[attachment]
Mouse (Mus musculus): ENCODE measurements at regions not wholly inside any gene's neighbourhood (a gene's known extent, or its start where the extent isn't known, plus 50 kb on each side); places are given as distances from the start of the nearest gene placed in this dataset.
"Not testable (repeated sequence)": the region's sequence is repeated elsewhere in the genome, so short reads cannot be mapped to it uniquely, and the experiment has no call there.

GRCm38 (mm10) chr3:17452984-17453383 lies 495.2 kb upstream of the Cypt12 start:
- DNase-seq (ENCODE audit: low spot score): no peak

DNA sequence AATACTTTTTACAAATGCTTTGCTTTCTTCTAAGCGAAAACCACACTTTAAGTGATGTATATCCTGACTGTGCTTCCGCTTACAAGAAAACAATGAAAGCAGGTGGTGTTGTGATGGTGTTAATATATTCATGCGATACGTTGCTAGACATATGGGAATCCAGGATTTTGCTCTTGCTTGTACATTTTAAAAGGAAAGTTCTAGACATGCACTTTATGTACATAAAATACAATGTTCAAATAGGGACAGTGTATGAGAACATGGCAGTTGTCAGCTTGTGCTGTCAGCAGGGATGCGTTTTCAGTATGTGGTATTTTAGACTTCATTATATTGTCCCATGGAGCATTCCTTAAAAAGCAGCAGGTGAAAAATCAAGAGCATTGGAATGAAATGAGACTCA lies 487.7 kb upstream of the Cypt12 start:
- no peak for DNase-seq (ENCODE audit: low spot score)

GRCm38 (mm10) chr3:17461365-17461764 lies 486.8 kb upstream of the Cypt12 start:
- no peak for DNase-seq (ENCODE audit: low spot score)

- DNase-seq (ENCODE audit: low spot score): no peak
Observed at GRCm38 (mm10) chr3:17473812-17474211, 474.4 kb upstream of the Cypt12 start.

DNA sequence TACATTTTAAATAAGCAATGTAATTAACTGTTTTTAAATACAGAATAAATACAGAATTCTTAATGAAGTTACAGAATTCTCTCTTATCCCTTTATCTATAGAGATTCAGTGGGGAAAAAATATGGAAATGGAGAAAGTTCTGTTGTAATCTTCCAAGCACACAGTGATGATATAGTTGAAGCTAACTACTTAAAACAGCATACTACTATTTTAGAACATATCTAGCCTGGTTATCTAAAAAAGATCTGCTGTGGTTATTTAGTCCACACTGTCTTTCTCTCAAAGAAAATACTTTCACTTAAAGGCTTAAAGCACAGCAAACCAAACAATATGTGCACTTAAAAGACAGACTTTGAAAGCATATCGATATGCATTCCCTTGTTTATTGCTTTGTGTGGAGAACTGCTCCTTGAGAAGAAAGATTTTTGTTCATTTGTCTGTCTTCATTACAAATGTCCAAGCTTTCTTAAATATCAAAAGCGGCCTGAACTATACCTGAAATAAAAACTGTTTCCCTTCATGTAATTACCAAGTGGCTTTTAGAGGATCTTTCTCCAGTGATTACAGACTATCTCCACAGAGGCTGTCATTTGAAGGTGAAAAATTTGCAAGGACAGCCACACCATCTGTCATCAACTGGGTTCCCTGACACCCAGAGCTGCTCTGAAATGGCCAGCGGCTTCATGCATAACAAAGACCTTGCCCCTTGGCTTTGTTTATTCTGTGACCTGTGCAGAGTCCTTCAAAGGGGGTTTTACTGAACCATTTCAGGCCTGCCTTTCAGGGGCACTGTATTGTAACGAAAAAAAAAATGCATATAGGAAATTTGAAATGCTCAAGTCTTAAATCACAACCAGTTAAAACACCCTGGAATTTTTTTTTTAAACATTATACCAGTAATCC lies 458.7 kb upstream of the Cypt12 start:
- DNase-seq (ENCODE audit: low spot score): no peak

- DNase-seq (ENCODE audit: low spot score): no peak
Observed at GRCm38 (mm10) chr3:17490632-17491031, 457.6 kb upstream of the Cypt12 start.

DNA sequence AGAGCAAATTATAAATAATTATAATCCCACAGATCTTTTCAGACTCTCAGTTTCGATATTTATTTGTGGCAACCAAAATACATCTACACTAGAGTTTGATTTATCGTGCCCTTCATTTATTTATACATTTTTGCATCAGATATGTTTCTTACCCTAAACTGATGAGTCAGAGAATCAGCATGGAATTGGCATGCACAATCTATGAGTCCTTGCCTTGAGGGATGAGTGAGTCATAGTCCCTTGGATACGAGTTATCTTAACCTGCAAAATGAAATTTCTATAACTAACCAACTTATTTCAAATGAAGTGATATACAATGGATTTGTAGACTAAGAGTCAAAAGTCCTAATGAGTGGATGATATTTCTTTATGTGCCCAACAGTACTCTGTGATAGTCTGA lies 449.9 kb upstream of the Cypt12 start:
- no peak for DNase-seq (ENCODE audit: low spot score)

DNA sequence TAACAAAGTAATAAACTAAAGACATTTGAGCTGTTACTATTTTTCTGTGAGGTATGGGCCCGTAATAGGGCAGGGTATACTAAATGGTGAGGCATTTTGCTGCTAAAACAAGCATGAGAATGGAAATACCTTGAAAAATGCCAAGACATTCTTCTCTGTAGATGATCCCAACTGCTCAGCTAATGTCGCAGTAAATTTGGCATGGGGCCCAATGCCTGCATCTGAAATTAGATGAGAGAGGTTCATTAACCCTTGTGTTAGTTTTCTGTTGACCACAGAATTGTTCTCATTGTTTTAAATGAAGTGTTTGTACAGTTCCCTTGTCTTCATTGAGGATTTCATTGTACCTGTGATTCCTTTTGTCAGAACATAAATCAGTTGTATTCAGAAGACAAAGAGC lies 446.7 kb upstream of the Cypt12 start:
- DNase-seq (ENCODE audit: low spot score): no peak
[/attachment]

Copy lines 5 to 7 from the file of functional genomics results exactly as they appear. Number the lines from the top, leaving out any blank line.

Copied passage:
DNA sequence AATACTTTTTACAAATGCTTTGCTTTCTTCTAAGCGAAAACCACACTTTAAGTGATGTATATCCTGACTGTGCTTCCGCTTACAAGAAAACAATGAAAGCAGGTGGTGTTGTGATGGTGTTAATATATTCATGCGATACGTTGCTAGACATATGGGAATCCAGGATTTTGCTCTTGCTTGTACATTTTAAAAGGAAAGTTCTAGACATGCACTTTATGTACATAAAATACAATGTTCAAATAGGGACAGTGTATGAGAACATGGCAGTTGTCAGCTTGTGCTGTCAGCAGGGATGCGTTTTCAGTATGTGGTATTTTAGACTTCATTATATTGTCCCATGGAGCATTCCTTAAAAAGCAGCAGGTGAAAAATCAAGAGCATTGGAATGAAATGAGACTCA lies 487.7 kb upstream of the Cypt12 start:
- no peak for DNase-seq (ENCODE audit: low spot score)

GRCm38 (mm10) chr3:17461365-17461764 lies 486.8 kb upstream of the Cypt12 start: